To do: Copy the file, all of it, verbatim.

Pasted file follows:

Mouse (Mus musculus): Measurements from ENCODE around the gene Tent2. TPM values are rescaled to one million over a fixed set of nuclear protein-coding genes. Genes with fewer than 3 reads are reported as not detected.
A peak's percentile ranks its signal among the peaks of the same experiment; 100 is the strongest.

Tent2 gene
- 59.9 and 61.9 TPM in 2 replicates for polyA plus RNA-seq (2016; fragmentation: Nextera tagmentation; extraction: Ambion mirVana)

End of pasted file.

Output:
Mouse (Mus musculus): Measurements from ENCODE around the gene Tent2. TPM values are rescaled to one million over a fixed set of nuclear protein-coding genes. Genes with fewer than 3 reads are reported as not detected.
A peak's percentile ranks its signal among the peaks of the same experiment; 100 is the strongest.

Tent2 gene
- 59.9 and 61.9 TPM in 2 replicates for polyA plus RNA-seq (2016; fragmentation: Nextera tagmentation; extraction: Ambion mirVana)